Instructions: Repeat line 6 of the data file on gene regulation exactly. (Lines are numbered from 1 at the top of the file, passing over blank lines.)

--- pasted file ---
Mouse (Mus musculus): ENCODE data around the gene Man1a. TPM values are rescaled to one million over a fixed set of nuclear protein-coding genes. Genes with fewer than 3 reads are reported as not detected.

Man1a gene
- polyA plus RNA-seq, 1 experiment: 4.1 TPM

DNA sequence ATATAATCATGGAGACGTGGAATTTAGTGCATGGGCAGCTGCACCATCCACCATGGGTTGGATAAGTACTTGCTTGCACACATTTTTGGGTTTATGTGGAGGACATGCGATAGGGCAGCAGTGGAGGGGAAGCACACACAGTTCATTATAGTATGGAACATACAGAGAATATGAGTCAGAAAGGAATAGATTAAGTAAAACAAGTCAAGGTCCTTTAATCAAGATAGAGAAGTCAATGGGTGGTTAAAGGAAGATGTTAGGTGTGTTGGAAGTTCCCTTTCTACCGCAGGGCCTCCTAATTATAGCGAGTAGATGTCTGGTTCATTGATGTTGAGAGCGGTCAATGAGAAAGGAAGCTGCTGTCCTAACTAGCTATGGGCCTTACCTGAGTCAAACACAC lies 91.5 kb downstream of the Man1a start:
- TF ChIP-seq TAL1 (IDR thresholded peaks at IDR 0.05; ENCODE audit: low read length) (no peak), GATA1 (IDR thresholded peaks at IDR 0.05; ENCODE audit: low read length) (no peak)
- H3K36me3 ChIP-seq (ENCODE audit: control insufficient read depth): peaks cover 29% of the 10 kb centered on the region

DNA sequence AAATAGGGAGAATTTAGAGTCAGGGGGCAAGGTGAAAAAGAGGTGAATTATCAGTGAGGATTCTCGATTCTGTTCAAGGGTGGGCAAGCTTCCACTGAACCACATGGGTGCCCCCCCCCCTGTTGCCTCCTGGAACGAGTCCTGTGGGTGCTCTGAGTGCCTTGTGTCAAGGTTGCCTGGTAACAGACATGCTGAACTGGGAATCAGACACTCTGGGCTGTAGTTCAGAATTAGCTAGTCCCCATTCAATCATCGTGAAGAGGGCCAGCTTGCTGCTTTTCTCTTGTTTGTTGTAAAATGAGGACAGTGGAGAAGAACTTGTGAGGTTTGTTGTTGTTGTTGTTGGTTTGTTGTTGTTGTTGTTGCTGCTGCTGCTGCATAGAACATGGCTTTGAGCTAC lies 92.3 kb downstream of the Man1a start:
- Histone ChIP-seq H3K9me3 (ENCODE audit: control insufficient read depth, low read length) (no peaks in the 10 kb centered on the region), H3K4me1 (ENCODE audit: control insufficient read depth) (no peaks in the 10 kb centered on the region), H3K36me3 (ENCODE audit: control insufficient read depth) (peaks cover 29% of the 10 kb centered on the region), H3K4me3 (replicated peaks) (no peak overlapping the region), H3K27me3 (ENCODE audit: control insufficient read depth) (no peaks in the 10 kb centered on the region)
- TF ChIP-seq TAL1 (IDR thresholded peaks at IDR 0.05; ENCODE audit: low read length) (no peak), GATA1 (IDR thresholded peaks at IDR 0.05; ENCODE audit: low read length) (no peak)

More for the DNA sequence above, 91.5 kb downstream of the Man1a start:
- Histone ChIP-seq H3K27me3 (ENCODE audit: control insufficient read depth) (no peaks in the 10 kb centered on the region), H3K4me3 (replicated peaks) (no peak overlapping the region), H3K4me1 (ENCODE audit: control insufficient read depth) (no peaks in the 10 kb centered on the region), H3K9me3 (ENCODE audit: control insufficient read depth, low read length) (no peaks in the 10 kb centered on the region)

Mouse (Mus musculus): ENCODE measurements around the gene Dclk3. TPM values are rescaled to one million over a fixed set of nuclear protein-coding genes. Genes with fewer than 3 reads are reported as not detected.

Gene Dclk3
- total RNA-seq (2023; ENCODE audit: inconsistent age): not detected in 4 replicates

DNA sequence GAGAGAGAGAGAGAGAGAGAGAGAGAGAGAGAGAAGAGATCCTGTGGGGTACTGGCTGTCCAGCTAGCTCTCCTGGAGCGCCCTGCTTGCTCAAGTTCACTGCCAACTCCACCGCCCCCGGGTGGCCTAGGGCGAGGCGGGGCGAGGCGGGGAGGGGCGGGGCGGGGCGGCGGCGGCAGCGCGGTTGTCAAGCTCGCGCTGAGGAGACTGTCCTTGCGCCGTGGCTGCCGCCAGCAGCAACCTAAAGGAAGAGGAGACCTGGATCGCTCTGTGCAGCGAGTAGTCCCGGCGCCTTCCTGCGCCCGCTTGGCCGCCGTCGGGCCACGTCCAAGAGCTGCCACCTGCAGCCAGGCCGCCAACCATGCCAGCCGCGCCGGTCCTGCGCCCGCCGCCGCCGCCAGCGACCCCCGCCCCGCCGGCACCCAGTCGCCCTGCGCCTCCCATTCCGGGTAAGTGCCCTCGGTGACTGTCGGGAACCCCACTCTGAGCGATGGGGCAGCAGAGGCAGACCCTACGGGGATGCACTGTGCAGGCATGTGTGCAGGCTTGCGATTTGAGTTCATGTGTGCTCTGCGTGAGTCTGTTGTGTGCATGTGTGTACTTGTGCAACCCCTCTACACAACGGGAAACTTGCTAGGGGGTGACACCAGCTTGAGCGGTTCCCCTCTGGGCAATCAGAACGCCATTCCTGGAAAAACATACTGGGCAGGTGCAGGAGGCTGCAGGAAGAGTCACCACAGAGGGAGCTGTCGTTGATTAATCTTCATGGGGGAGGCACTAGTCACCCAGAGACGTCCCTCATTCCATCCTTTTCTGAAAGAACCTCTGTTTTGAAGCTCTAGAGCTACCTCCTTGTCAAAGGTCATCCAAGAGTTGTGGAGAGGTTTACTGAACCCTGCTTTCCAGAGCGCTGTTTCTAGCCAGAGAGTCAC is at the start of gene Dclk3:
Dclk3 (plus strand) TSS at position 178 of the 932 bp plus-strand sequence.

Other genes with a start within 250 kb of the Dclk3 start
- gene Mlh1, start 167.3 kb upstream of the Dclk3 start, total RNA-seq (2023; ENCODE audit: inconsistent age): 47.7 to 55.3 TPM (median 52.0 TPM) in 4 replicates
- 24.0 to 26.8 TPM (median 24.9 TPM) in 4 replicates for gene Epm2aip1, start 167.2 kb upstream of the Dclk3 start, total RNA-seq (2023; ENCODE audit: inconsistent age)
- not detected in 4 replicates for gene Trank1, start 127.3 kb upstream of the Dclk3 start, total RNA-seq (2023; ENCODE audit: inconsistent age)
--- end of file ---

- H3K36me3 ChIP-seq (ENCODE audit: control insufficient read depth): peaks cover 29% of the 10 kb centered on the region